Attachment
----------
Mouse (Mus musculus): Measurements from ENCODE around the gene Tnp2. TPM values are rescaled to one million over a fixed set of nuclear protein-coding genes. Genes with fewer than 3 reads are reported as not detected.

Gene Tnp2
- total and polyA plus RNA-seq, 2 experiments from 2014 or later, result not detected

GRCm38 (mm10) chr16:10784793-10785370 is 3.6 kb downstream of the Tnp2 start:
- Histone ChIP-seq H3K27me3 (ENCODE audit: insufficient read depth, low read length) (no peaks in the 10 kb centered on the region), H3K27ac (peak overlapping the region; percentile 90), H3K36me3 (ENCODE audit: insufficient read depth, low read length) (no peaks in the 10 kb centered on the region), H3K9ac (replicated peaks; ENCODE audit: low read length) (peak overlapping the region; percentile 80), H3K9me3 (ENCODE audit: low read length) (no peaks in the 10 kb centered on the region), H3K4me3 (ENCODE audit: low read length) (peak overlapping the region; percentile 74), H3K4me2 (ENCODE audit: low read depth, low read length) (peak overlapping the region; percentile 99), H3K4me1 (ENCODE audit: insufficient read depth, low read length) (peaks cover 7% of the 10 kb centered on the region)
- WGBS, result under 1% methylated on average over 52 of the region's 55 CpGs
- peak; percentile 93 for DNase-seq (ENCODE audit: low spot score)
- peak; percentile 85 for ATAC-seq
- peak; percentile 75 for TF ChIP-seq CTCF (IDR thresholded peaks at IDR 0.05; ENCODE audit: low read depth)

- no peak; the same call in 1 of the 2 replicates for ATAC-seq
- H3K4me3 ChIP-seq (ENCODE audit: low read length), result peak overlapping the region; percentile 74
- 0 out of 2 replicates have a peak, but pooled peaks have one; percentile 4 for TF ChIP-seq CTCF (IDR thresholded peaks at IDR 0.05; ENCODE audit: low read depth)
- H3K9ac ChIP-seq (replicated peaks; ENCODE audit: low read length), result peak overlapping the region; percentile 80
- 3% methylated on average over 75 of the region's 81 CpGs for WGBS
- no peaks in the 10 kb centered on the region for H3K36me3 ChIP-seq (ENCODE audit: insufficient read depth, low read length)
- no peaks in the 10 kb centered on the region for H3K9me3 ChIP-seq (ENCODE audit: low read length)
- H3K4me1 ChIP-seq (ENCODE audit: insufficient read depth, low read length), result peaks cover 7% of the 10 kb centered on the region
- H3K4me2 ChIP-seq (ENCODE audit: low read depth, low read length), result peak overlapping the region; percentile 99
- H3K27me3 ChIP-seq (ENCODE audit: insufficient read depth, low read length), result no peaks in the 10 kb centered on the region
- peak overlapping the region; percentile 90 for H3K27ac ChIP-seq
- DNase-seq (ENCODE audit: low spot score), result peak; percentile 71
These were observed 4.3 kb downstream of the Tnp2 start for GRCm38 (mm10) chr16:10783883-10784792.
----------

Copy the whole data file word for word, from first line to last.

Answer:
Mouse (Mus musculus): Measurements from ENCODE around the gene Tnp2. TPM values are rescaled to one million over a fixed set of nuclear protein-coding genes. Genes with fewer than 3 reads are reported as not detected.

Gene Tnp2
- total and polyA plus RNA-seq, 2 experiments from 2014 or later, result not detected

GRCm38 (mm10) chr16:10784793-10785370 is 3.6 kb downstream of the Tnp2 start:
- Histone ChIP-seq H3K27me3 (ENCODE audit: insufficient read depth, low read length) (no peaks in the 10 kb centered on the region), H3K27ac (peak overlapping the region; percentile 90), H3K36me3 (ENCODE audit: insufficient read depth, low read length) (no peaks in the 10 kb centered on the region), H3K9ac (replicated peaks; ENCODE audit: low read length) (peak overlapping the region; percentile 80), H3K9me3 (ENCODE audit: low read length) (no peaks in the 10 kb centered on the region), H3K4me3 (ENCODE audit: low read length) (peak overlapping the region; percentile 74), H3K4me2 (ENCODE audit: low read depth, low read length) (peak overlapping the region; percentile 99), H3K4me1 (ENCODE audit: insufficient read depth, low read length) (peaks cover 7% of the 10 kb centered on the region)
- WGBS, result under 1% methylated on average over 52 of the region's 55 CpGs
- peak; percentile 93 for DNase-seq (ENCODE audit: low spot score)
- peak; percentile 85 for ATAC-seq
- peak; percentile 75 for TF ChIP-seq CTCF (IDR thresholded peaks at IDR 0.05; ENCODE audit: low read depth)

- no peak; the same call in 1 of the 2 replicates for ATAC-seq
- H3K4me3 ChIP-seq (ENCODE audit: low read length), result peak overlapping the region; percentile 74
- 0 out of 2 replicates have a peak, but pooled peaks have one; percentile 4 for TF ChIP-seq CTCF (IDR thresholded peaks at IDR 0.05; ENCODE audit: low read depth)
- H3K9ac ChIP-seq (replicated peaks; ENCODE audit: low read length), result peak overlapping the region; percentile 80
- 3% methylated on average over 75 of the region's 81 CpGs for WGBS
- no peaks in the 10 kb centered on the region for H3K36me3 ChIP-seq (ENCODE audit: insufficient read depth, low read length)
- no peaks in the 10 kb centered on the region for H3K9me3 ChIP-seq (ENCODE audit: low read length)
- H3K4me1 ChIP-seq (ENCODE audit: insufficient read depth, low read length), result peaks cover 7% of the 10 kb centered on the region
- H3K4me2 ChIP-seq (ENCODE audit: low read depth, low read length), result peak overlapping the region; percentile 99
- H3K27me3 ChIP-seq (ENCODE audit: insufficient read depth, low read length), result no peaks in the 10 kb centered on the region
- peak overlapping the region; percentile 90 for H3K27ac ChIP-seq
- DNase-seq (ENCODE audit: low spot score), result peak; percentile 71
These were observed 4.3 kb downstream of the Tnp2 start for GRCm38 (mm10) chr16:10783883-10784792.